Bit of an awkward convo' though

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RIP Ann Rule


SEATTLE — True-crime writer Ann Rule signed a contract to write a book about an unknown Seattle serial killer six months before he was identified as her co-worker Ted Bundy, who shared the night shift at Seattle’s Crisis Clinic.

The woman credited by her publisher with reinventing the previously male-dominated true crime genre by focusing on the victims has died at age 83.

Rule wrote more than 30 books, including “The Stranger Beside Me,” which profiled Bundy.

I read every book she ever wrote. All other true crime authors pale by comparison. If you disagree, please tell me who you would recommend.

via International Skeptics Forum

Child abuse - not just UK TV Stars

There have been a very large number of child sex allegations and convictions in the UK against TV and radio stars from the 70's and 80's.

Now it seems to be Australia's turn. Applying the term star very broadly, one of the stars of Prisoner Cell Block H has been accused.


Australian actress Maggie Kirkpatrick, who starred in 1980s soap Prisoner Cell Block H and later Home and Away, has been charged with child sex offences.

Ms Kirkpatrick, 74, denies two counts of indecent assault and one count of gross indecency with a person under 16.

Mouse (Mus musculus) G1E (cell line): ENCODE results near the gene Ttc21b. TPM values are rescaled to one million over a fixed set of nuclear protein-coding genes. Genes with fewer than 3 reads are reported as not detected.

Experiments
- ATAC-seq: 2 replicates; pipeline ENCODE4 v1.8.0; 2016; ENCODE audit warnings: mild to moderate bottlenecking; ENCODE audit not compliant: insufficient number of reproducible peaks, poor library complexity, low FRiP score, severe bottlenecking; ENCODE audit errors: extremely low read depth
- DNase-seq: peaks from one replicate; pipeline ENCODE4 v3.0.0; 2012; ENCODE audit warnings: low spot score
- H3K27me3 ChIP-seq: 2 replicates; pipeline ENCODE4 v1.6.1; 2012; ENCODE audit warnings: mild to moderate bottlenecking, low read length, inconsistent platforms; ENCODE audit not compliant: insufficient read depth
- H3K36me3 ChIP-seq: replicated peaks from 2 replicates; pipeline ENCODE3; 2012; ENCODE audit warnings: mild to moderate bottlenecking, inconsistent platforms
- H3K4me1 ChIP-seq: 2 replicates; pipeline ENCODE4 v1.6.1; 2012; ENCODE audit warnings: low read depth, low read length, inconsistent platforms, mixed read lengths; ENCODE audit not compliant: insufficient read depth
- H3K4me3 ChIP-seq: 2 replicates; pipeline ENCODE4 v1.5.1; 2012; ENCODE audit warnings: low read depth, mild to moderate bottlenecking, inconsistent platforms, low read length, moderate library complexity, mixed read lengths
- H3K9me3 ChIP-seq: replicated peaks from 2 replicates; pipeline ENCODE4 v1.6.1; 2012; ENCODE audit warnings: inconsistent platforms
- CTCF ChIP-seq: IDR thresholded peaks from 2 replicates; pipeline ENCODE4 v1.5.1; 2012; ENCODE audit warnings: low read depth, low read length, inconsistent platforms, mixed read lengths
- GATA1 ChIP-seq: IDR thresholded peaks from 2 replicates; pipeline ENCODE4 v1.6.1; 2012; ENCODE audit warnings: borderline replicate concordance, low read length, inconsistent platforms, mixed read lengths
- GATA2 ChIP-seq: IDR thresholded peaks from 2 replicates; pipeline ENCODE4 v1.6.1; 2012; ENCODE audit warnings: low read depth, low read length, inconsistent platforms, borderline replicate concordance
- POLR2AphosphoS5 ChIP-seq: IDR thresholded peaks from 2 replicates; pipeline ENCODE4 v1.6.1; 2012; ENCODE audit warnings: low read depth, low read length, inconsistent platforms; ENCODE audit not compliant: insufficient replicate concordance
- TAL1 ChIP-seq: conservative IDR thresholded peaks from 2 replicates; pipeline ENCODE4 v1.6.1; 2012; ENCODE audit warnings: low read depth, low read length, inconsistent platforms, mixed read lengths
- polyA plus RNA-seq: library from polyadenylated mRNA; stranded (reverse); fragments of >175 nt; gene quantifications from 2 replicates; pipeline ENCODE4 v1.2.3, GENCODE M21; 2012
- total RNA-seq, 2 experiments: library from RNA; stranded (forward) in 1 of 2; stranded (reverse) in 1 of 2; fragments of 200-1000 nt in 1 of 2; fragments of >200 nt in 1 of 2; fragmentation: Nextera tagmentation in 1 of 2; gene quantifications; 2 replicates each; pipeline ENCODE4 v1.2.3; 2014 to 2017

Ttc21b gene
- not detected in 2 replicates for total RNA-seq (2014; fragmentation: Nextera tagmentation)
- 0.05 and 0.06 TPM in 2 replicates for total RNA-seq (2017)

The allegations are strenuously denied.

edited to add.....

So is this further evidence of prominent people abusing their position or is it instead a case of innocent celebrities being caught up in a trawling expedition ?

via International Skeptics Forum

lundi 27 juillet 2015

Moving to a new windows 8 computer and it sucks

If anyone can help with this I would appreciate it (I still can't believe how MS has screwed up the simplest and commonest functionality like email, not to mention navigation).

I use an email address from Bright House (Road runner) that uses POP3 and SMTP servers, which MS in their wisdom doesn't support and neither does the current version of outlook apparently, or rather it says it can't connect to my SMTP server even as it asks for my login.

Then there is no provision at all to migrate email to the new PC automatically and I have wasted hours already learning that I can't get from A to B.

Is there any simple solution to go from a Windows 7 to 8 for email when using another service provider?